Oct. 19, 2001
By JUSTIN EINHORN
AP MegaSports Writer
DeShaun Foster has never faced California. It might not take long for the Golden Bears to get tired of seeing UCLA's star tailback.
Foster, coming off arguably the greatest performance in school history, and the fourth-ranked Bruins, off their most impressive win of the season, play host to California on Saturday in a Pac-10 matchup.
This game seems to be quite a mismatch, considering UCLA (4-0, 2-0) has yet to lose and California (0-5, 0-3) is the only winless team in the Pac-10. However, the Golden Bears upset the Bruins in the last two meetings, winning 17-0 at the Rose Bowl in 1999 and 46-38 in triple-overtime last season at Berkeley.
Foster missed both of those games due to injury and also sat out UCLA's game against California in 1998, but he's looking plenty healthy this time around.
The 6-foot-1, 215-pound senior rushed for a school-record 301 yards on 31 carries and scored four touchdowns in Saturday's 35-13 victory over then-No. 10 Washington.
"I think DeShaun proved to everyone he's one of the great backs in the country, if not the best back," Bruins coach Bob Toledo said. "He ran with power, he ran with great vision, he ran with great speed. There's no question he put himself in position to be considered for the Heisman."
Foster leads the nation with 162.6 rushing yards per game, nearly 45 more than any other player in the Pac-10 and almost 100 better than Cal leading rusher Joe Igber.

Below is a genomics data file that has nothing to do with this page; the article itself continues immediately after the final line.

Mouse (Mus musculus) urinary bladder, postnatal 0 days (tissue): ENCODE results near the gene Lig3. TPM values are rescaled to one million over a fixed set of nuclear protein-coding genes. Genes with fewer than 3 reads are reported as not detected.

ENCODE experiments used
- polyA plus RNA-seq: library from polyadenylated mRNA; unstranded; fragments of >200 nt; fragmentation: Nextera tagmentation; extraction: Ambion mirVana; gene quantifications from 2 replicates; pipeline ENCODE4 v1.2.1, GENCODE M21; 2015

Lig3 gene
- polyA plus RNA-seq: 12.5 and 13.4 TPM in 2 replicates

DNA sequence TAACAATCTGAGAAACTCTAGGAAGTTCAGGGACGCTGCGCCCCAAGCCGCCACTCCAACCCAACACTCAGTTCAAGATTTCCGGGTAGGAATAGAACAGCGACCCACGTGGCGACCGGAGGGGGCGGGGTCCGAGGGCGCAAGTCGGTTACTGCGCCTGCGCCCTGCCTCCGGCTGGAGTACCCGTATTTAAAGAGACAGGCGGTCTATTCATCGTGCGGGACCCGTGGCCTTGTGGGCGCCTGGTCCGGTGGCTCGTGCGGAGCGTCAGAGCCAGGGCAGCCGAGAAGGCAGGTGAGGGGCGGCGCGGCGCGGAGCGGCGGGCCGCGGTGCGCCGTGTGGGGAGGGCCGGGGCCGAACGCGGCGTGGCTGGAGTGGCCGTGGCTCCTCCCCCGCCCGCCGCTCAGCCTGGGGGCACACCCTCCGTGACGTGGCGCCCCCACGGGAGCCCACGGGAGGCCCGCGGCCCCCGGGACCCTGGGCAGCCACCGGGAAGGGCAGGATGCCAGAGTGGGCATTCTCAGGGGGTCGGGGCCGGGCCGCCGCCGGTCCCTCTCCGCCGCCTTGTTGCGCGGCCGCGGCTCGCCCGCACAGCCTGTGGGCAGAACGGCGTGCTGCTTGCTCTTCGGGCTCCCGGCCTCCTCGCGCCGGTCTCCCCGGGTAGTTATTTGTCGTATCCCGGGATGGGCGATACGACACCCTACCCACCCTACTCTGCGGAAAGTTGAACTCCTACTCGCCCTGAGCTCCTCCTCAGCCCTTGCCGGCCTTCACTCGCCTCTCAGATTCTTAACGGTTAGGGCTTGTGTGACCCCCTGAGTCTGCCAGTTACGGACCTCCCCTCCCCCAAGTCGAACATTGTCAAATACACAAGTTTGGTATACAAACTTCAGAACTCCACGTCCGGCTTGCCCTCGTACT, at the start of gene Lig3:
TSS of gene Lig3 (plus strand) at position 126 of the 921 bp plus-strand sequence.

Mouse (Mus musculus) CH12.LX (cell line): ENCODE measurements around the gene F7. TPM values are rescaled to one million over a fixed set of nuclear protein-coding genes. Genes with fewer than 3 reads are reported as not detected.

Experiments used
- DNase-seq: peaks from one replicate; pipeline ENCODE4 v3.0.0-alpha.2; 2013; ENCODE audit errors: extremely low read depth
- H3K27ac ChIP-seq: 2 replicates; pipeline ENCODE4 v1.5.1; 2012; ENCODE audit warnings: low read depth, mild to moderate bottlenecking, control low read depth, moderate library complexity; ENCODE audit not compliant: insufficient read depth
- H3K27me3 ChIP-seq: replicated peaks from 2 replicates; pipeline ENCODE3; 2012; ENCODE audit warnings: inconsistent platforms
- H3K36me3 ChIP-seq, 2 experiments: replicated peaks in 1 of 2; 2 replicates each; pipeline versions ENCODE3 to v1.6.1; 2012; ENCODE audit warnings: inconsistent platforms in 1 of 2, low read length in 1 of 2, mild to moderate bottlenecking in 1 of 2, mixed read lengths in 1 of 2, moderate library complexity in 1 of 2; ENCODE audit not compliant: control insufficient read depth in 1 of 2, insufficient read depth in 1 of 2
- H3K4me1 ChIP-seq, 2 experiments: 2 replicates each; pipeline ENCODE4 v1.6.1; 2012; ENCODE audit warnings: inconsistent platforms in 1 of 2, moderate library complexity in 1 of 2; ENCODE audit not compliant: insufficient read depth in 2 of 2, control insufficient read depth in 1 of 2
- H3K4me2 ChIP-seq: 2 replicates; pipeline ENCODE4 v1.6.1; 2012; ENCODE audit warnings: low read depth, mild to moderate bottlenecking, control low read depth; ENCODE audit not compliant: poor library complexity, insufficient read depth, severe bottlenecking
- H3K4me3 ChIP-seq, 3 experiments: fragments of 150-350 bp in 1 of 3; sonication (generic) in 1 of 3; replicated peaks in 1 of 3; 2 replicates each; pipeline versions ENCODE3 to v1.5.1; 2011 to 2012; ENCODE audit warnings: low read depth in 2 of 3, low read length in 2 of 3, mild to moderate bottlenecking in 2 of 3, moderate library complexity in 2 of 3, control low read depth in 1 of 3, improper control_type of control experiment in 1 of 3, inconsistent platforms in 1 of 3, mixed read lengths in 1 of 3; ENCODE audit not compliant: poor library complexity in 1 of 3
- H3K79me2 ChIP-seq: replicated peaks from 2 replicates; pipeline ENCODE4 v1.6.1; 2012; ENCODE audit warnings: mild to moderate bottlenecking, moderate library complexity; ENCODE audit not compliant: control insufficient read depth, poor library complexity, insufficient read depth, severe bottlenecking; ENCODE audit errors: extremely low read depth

Foster, who is averaging 5.7 yards per carry, is trying to join quarterback Gary Beban (1967) as the only Heisman Trophy winners in UCLA history.
"It's cool, it's good and stuff," Foster said about the Heisman hype. "I don't like to talk about it. I'm trying to stay focused, we've got Cal this week, just focus on Cal.
"It's just going to get harder every week. The higher you're ranked, the more people want to knock you off. I'm just going to try and keep rolling."
His team certainly is rolling, blowing out Oregon State and Washington after closing non-conference play by knocking Ohio State out of the rankings with a 13-6 victory.
The Bruins defense surrendered a total of 26 points in those three wins. They are giving up 12.0 points per game this season after allowing a school-record 368 points last year.
UCLA leads the Pac-10 in total defense, allowing 283.6 yards per game, while Cal is last in the conference at 467.0 per contest.
The Bears, off to the worst start in school history, have been torched for at least 30 points in all five of their losses. That includes Saturday's 48-7 loss to No. 5 Oregon.
Dropping this contest would clinch Cal's fifth straight losing season since Tom Holmoe became coach.